Foreclosure tends to affect a business negatively and it makes such a business unappealing to future lenders. For such lenders, repossessing a delinquent property is an arduous and costly task and the average foreclosure may cost a lender as much as $58,000 only in fees. Banks and mortgage companies are in business so they can make money through the loans they offer and not real estate.
A number of ways exist through which foreclosure can be delayed and it all depends on if the individual is smart enough to try any. But what is the first step towards keeping your home when you are faced with difficult financial circumstances which make it difficult to make monthly payments on your home?
The first step is to admit that you are in trouble and you require help. The next step is to contact your lender and be honest about it. A lot of people can usually avoid losing their homes if they simply notify the lender of what is happening. Of course, you'll still have to pay back the loan but you can easily renegotiate on the terms of the loan or get certain finance fees waived in order to help you until you get to a better financial state. If you are proactive about your situation, you can free yourself from a lot of stress and avoid both headaches and heartaches. If you've fallen behind by more than a month, your options become less easy to negotiate so you should consider contacting your lender early enough.
Step #1: Negotiate With Your Lender.
Make sure that you have all your necessary financial information available before you before you call on your lender. You should also be prepared for the fact that you might have to talk to a lot of different people before you find a solution which will satisfy both you and your lenders. Preventing foreclosure can be difficult and frustrating but it is best to remain focused, polite and calm at all times. You should remember that they aren't obligated to work with you in the first place.
When you're done explaining the situation, make sure you inform them of what you are able to pay at the moment and when you think you'll be able to resume regular payments. Make sure that you calculate an amount which you can handle rather comfortably, as soon as you have agreed to a new payment, you will be required to make it or you will risk losing your home sooner than you expected.
Step #2: Look at ALL The Options.
As soon as you have started seeking out options, you will be surprised at the wealth of options which are available to you. While they may not all be what you really desire, but you would be best off considering everything. Retaining ownership of your home may be the best thing for you but making the smart decision should hold weight over this fact. You're always better off admitting when you are overwhelmed and sell your home, rather than losing it to foreclosure.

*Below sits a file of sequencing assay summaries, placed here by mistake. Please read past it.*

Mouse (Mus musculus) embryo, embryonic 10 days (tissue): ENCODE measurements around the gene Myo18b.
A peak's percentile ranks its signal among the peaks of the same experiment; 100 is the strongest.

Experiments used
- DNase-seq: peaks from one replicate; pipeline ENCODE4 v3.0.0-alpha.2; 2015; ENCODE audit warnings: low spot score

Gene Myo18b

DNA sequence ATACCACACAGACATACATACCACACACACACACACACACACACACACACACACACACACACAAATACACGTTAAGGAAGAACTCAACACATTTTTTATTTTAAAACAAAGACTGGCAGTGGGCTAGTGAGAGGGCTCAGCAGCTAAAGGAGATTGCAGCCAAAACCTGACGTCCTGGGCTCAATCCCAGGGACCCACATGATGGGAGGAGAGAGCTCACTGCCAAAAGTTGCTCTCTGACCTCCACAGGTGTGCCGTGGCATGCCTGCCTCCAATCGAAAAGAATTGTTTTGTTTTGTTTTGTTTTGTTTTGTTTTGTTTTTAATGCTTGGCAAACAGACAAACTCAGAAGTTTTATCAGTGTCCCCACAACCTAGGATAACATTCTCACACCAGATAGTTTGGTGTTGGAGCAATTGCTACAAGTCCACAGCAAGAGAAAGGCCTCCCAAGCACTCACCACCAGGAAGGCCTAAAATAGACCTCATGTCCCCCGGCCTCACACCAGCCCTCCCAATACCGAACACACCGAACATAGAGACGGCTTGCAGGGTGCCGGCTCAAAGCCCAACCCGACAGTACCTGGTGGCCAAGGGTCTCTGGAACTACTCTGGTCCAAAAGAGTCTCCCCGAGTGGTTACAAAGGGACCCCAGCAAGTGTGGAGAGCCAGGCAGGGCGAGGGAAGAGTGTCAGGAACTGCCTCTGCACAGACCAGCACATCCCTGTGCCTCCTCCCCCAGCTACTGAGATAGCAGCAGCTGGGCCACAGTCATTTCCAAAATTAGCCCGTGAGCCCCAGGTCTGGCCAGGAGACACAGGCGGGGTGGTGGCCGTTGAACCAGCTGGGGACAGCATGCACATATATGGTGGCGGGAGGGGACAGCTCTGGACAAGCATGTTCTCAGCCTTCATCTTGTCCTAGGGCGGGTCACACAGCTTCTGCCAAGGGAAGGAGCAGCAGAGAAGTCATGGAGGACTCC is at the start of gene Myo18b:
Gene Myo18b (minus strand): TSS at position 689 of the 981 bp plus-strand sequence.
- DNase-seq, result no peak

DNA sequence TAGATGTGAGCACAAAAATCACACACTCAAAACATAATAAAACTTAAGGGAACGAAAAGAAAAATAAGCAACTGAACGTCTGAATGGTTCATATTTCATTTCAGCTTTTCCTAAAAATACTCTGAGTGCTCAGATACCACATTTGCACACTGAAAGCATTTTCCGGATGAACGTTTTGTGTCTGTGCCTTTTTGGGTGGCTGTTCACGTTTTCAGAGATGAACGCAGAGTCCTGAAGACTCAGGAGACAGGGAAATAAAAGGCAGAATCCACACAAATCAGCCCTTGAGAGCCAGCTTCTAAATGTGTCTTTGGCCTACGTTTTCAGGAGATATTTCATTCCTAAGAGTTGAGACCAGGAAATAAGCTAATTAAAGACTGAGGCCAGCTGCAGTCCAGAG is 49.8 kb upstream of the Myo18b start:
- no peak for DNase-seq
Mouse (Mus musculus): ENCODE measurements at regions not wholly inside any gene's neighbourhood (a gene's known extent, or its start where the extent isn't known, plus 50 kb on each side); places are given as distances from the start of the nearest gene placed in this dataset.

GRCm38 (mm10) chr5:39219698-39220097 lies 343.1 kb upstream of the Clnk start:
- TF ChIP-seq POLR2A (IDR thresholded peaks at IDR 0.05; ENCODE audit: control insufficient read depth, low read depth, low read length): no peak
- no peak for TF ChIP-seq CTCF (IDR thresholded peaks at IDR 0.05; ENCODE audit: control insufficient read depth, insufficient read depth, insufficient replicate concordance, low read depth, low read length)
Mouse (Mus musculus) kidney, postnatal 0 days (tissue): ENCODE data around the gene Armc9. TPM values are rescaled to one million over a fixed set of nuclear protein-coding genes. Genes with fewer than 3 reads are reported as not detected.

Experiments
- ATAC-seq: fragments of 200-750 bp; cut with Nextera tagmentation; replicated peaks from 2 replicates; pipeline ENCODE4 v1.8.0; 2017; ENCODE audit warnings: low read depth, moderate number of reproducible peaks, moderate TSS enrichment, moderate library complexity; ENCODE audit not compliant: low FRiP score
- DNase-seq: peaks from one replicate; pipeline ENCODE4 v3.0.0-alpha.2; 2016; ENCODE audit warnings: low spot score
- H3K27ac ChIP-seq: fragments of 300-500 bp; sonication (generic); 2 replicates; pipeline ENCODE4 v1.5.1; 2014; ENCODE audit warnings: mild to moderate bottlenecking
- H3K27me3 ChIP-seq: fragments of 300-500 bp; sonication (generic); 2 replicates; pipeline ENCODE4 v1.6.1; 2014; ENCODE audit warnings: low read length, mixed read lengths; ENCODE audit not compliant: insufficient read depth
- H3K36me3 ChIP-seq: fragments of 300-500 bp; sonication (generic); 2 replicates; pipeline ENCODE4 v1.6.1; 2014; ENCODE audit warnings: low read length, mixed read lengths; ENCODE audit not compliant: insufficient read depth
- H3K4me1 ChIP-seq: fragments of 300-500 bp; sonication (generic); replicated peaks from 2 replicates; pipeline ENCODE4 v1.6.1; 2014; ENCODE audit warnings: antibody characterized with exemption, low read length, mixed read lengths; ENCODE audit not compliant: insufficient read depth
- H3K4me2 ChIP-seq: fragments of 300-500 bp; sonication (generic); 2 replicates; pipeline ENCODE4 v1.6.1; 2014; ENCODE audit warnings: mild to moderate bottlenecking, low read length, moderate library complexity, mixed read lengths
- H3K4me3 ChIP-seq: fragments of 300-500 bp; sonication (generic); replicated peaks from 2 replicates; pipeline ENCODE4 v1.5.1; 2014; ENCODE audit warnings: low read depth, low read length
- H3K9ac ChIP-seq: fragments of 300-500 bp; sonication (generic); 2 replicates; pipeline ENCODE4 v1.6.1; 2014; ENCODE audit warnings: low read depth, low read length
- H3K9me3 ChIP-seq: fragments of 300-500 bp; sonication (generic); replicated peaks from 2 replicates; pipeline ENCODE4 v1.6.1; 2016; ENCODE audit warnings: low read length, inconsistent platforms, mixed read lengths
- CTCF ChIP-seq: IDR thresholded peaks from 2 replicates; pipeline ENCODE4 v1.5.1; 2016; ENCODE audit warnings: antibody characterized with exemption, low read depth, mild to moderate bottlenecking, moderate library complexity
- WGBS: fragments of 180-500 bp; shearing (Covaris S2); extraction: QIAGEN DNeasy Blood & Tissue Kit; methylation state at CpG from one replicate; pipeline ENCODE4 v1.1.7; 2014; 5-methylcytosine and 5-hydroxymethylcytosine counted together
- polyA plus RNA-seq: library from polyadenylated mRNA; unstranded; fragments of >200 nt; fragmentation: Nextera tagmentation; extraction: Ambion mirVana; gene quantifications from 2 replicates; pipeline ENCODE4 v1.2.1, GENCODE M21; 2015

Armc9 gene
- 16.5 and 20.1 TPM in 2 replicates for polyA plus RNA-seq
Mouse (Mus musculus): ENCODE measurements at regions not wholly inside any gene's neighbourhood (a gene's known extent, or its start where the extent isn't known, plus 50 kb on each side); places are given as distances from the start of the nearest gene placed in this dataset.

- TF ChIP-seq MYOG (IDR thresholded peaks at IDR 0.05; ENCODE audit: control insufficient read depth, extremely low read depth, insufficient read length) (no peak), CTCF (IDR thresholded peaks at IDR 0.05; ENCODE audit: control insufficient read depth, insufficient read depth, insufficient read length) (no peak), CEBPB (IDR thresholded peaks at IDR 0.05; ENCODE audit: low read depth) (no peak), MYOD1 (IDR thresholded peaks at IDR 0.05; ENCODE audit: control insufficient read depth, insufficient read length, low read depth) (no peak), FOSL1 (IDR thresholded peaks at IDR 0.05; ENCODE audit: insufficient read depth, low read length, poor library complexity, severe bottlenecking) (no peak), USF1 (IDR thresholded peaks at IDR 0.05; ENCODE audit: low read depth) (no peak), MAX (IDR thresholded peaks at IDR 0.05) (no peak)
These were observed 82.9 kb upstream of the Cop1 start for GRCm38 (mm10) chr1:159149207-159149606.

However, selling your home isn't the sole option and a few more of these options exist.
You can defer all or part of your said monthly payment for a certain amount of time or due to any unexpected emergencies such as a sudden job loss, death or injury, you should make sure that you keep the fact in mind that such options are not available as soon as you have fallen behind in your payments. You will also have to pay back the missing payments as soon as you have sorted out your finances. . .
Offered when a delinquent borrower is expecting (and can prove) that they have a significant amount of income coming in from a pay raise; bonus; tax return; property sale; retirement account buyout; or even an inheritance and agrees to sue it to pay back the delinquent payments in full.
For those who fall behind in their payments on a short-term basis and then can begin making full payments, plus a little extra each month, repayment may be the perfect solution. This option combines a portion of the past due amount with the current payment until the entire delinquent balance is paid in full.
Loan modifications may be used to extend the life of a loan in order to keep making the same payments while a borrower pays back past due amounts.
Refinancing exist mortgages into a fixed-rate loan might be a very good option for some people. It may however be rather difficult to do as soon as your credit score has been affected by late payments or payments which you have completely failed to make.
Guy Starbuck is a health oriented homeowner who writes for LargerUnit.com , and HabitatRepair.com .